China’s government is planning to shift parts of its vast bureaucracy to a city 150km from Beijing, causing shares in companies linked to the struggling metropolis to surge in anticipation

March 19, 2014 6:09 pm
China to shift Beijing bureaucrats to Baoding
By Jamil Anderlini in Beijing
China’s government is planning to shift parts of its vast bureaucracy to a city 150km from Beijing, causing shares in companies linked to the struggling metropolis to surge in anticipation.

Within an hour of the announcement of the plan to move state bureaus and government institutes to Baoding, a dozen Shanghai and Shenzhen-listed stocks surged and reached the daily trading limit of 10 per cent thanks to their connection to the city.
Baoding is better known in China as the home of the donkey burger. But its economy has suffered from its links to the struggling solar sector and a year-long anti-corruption campaign that has reduced the economic benefits of hosting the People’s Liberation Army’s 38th Mechanised Group, which is responsible for defending the Chinese capital.
The move shows how Beijing is trying to manage a migration to its cities. China announced this week that it intends to move 100m more people from the countryside into cities over the next seven years, a plan that involves strictly controlling the growth of cities of over 5m people while encouraging the development of smaller cities and county seats.
From the central government’s perspective, transplanting bureaucrats to Baoding would address two problems at once.
Not only would it help the Baoding economy but it would also the reduce pressure on the capital, which has seen its population grow by an average of 430,000 people annually for the past 12 years.
Beijing is now home to 21m people and its lack of water, extreme levels of air pollution and gridlocked traffic recently prompted a government think-tank to describe it as “unfit for human habitation”.
“The strain on these big cities’ resources and environment is too great, and it must be curbed,” vice minister of public security Huang Ming told reporters on Wednesday. He said crowded cities would be encouraged to move labour-intensive industries elsewhere.
Designating lowly Baoding to receive overflow from Beijing could also be compensation for Beijing’s demands that surrounding Hebei province reduce the polluting heavy industries that are its main source of employment and taxes.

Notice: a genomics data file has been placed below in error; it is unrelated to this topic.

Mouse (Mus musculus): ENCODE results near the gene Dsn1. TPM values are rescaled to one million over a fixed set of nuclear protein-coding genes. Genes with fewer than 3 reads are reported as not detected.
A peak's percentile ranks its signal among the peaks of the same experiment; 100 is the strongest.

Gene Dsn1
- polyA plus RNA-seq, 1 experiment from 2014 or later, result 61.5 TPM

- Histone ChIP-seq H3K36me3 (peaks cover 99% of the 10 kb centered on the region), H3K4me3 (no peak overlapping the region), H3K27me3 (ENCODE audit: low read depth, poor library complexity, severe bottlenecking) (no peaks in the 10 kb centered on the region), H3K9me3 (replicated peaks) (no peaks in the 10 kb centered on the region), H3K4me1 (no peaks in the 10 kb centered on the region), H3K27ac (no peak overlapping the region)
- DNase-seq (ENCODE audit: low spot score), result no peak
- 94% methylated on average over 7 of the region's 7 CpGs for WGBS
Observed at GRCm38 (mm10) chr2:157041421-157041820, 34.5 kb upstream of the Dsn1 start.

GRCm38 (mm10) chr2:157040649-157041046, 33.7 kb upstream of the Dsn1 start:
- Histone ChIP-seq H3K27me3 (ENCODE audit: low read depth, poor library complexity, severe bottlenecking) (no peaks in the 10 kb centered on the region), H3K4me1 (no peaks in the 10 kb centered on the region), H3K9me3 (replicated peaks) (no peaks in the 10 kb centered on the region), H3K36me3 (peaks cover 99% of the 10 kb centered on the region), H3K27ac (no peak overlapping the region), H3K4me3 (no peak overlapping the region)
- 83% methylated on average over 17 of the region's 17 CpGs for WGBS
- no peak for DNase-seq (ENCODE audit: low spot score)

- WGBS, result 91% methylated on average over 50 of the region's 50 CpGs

But the rapid reaction in the stock markets on Wednesday also illustrated how the guiding hand of the government is very much alive in China and how eager investors are to take advantage.
The suggestion that thousands of influential Beijing officials with the power to approve licences and provide business favours was enough to pump up shares in 14 companies such as Luckyfilm, Swan Fiber and Juli Sling, which have operations in Baoding.
Even before the news was released, the Chinese-listed shares in these and several other Baoding-based companies had jumped as much as 35 per cent in the past week. By contrast, shares in New-York-listed Yingli Green Energy, a solar power company also based in Baoding, have fallen 20 per cent.
Officials have made vague statements recently about the city’s ambition to take industries away from overcrowded Beijing. But another possibility is that people aware of the latest plan have been trading on their knowledge.
Insider trading is rife in China, where government control of large parts of the economy allows officials and their friends and relatives to exploit public announcements of market-moving policies.
“I’m often surprised how blatant insider trading is and how few cases are punished in China,” said Fraser Howie, co-author of Red Capitalism and senior director of Newedge Singapore. “Most investors just assume it is how the market operates and feel that people with inside knowledge are entitled to trade on it.”

About bambooinnovator
Kee Koon Boon (“KB”) is the co-founder and director of HERO Investment Management which provides specialized fund management and investment advisory services to the ARCHEA Asia HERO Innovators Fund (, the only Asian SMID-cap tech-focused fund in the industry. KB is an internationally featured investor rooted in the principles of value investing for over a decade as a fund manager and analyst in the Asian capital markets who started his career at a boutique hedge fund in Singapore where he was with the firm since 2002 and was also part of the core investment committee in significantly outperforming the index in the 10-year-plus-old flagship Asian fund. He was also the portfolio manager for Asia-Pacific equities at Korea’s largest mutual fund company. Prior to setting up the H.E.R.O. Innovators Fund, KB was the Chief Investment Officer & CEO of a Singapore Registered Fund Management Company (RFMC) where he is responsible for listed Asian equity investments. KB had taught accounting at the Singapore Management University (SMU) as a faculty member and also pioneered the 15-week course on Accounting Fraud in Asia as an official module at SMU. KB remains grateful and honored to be invited by Singapore’s financial regulator Monetary Authority of Singapore (MAS) to present to their top management team about implementing a world’s first fact-based forward-looking fraud detection framework to bring about benefits for the capital markets in Singapore and for the public and investment community. KB also served the community in sharing his insights in writing articles about value investing and corporate governance in the media that include Business Times, Straits Times, Jakarta Post, Manual of Ideas, Investopedia, TedXWallStreet. He had also presented in top investment, banking and finance conferences in America, Italy, Sydney, Cape Town, HK, China. He has trained CEOs, entrepreneurs, CFOs, management executives in business strategy & business model innovation in Singapore, HK and China.

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